The bricks and mortar of Dublin’s streets provide the stage to what is a truly great city, a city built on hundreds of years of history and culture. But to find the heart of Dublin you must look to the people who call it their home. Both new and old Dubliners alike bring the city to life. The warmth, the welcome and the wit applied to daily life have made Dubliners known the world over and truly make it one of the best places to live in.
Dublin takes pride in its rich history and culture. With its ancient past, Dublin is built upon a collage of the generations which have come before us. From Vikings to Georgians you will find their ideas imprinted upon the city’s DNA. However, today Dublin’s heart beats with a vigour brought by the many cultures that reside within it. We are a truly global city, and while walking around our streets you will hear the many languages of a new Dublin. These new influences and adopted voices now play a role in defining the multi-faceted culture which resides in Dublin today.
Through this mixture of new and old you will find a Dublin which has grown into the cosmopolitan and vibrant city it is today; a city proud of its rich past but continuously striving towards the future.
“When I die Dublin will be written in my heart”, a line which captures Dublin’s affinity with creativity and written by one of the city’s much celebrated cultural greats, James Joyce. Dublin cannot be fully explained without the use of an artist’s brush or a writer’s pen. Some of the world’s greatest writers, musicians, playwrights, and artists have called this unique city their home and it’s streets and their many characters have been their muses, immortalised in some of the most famous pieces of literature known to the world.
Packed full of imagination, walking around Dublin you will find that our city has become a canvas for its citizens. Creativity is etched upo
Dublin is a city steeped in cultural significance and hosts some of Ireland’s finest national treasures including the Book of Kells and the fine cathedrals of Christ Church and St Patrick’s. Dublin’s medieval streetscape is faithfully preserved around Temple Bar, where it provides the backdrop to a vibrant cultural quarter. Stretches of the City’s walls can still be found in Wood Quay and at St Audoen’s Arch.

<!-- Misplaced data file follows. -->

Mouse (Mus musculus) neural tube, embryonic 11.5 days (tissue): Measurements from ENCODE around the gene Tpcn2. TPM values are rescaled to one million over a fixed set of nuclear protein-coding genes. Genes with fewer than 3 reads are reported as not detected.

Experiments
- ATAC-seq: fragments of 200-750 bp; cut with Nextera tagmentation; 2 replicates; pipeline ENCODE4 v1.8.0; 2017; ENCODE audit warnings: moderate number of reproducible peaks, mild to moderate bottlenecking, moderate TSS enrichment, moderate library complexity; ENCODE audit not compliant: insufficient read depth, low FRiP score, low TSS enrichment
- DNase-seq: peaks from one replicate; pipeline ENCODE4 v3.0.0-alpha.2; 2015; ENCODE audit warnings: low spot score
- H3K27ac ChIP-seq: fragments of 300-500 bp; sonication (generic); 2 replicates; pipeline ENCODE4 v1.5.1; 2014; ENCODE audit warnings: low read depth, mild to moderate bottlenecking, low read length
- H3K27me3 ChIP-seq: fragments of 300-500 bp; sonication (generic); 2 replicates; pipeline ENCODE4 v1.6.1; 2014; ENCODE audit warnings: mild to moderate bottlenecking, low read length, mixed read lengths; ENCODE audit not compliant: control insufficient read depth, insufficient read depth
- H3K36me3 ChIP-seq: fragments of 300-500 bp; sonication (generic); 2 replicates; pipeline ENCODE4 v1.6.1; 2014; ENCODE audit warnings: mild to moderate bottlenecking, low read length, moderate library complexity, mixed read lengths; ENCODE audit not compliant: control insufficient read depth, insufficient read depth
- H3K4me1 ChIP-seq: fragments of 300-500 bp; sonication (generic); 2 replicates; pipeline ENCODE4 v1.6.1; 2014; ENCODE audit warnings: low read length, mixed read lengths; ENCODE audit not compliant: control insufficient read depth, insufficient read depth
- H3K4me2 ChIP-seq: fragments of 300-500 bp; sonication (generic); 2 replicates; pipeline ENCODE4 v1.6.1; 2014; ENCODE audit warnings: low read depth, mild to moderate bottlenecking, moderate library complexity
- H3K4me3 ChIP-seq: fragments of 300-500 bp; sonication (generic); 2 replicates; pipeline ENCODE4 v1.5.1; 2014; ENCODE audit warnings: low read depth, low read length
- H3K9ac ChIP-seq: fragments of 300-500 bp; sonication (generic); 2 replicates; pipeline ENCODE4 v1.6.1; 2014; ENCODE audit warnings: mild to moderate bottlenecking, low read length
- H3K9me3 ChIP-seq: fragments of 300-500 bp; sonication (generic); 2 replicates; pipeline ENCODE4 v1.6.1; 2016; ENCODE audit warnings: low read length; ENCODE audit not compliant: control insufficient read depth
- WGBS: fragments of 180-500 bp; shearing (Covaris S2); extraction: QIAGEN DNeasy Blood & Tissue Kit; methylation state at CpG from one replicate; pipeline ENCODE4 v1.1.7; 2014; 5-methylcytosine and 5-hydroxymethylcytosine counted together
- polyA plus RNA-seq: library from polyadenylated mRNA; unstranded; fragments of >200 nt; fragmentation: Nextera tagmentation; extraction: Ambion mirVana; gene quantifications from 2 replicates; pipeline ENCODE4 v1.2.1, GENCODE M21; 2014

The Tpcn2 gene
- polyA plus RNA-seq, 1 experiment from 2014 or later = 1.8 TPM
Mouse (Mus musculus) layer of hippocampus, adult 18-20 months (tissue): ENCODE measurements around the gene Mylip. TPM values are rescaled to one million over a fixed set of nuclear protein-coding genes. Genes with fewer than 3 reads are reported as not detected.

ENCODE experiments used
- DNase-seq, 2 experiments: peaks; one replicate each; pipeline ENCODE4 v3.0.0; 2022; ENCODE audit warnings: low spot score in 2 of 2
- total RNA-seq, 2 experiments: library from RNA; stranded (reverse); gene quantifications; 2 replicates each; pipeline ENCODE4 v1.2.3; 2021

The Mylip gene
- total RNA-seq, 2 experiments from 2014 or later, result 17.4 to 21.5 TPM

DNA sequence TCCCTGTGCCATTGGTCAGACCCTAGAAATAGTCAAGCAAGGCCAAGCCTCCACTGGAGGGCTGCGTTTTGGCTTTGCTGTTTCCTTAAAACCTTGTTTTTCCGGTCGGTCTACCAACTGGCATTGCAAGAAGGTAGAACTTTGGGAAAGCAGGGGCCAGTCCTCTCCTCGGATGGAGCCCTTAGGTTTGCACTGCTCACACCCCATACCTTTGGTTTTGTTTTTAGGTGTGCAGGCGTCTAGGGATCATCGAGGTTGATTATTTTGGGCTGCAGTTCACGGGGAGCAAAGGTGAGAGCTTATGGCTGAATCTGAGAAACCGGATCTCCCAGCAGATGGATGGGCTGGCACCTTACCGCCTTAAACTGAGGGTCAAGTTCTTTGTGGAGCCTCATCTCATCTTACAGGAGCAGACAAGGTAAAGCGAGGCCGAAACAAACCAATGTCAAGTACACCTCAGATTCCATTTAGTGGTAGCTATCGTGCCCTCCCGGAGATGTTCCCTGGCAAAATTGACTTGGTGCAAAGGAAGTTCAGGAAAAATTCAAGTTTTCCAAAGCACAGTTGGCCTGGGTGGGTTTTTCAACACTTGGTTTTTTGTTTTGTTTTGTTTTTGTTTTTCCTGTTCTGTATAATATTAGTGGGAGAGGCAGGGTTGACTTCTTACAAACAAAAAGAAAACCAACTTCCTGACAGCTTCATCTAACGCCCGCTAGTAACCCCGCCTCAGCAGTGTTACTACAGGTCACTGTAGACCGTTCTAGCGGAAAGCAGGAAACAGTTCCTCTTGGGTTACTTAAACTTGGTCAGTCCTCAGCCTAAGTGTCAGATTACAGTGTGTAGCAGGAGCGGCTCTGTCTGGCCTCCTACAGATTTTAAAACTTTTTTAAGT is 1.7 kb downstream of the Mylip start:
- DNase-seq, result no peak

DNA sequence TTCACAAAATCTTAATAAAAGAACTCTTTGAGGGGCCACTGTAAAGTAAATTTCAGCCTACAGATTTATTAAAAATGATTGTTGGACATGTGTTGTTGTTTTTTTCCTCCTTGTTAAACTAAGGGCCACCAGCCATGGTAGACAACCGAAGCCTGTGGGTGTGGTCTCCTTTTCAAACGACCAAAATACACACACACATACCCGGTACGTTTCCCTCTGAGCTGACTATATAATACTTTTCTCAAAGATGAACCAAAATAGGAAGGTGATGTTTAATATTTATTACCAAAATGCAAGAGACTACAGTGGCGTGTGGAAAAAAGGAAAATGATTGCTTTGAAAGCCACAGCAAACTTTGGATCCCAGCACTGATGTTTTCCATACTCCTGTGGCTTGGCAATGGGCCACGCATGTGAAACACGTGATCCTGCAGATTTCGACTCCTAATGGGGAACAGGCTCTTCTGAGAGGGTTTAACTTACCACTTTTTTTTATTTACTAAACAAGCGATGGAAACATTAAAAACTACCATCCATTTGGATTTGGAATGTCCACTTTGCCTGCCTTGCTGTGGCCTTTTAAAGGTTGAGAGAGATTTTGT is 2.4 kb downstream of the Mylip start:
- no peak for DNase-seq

Dalkey Creates is a Writing Festival dedicated to encouraging and nurturing new writing.
Its purpose is to nurture, create and celebrate New Writing. It takes place in the pretty seaside town of Dalkey in South Dublin which has been home to internationally renowned writers for generations. At Dalkey Creates, we would like to invite you to become part of Dalkey’s strong and vibrant literary tradition.
At the heart of the festival are writers’ workshops. They run over 1, 2 and 3 days covering a range of genres. They are designed to inspire, motivate and support writers through the wr
Lost Fridays – reinventing the art gallery experience at the RHA
Hennessy has such a compelling tradition of supporting the arts in Ireland that recognising they would be a perfect partner for the RHA didn’t take a lot of deliberation. However, pitching the correct type of collaboration did. The hope from our end was to attract a new, young, culturally aware and visual arts interested crowd and engage them with the best in contemporary Irish art through our exhibitions programme. The idea to invite younger, up-and-coming artists from all disciplines to perform and work along-side our exhibitions – especially artists and disciplines that you might not expect to see in a space like the RHA - was also imperative to the concept. But we also knew anything we did would need to be completely different from the usual Friday night fare. And so, Hennessy Lost Friday was born.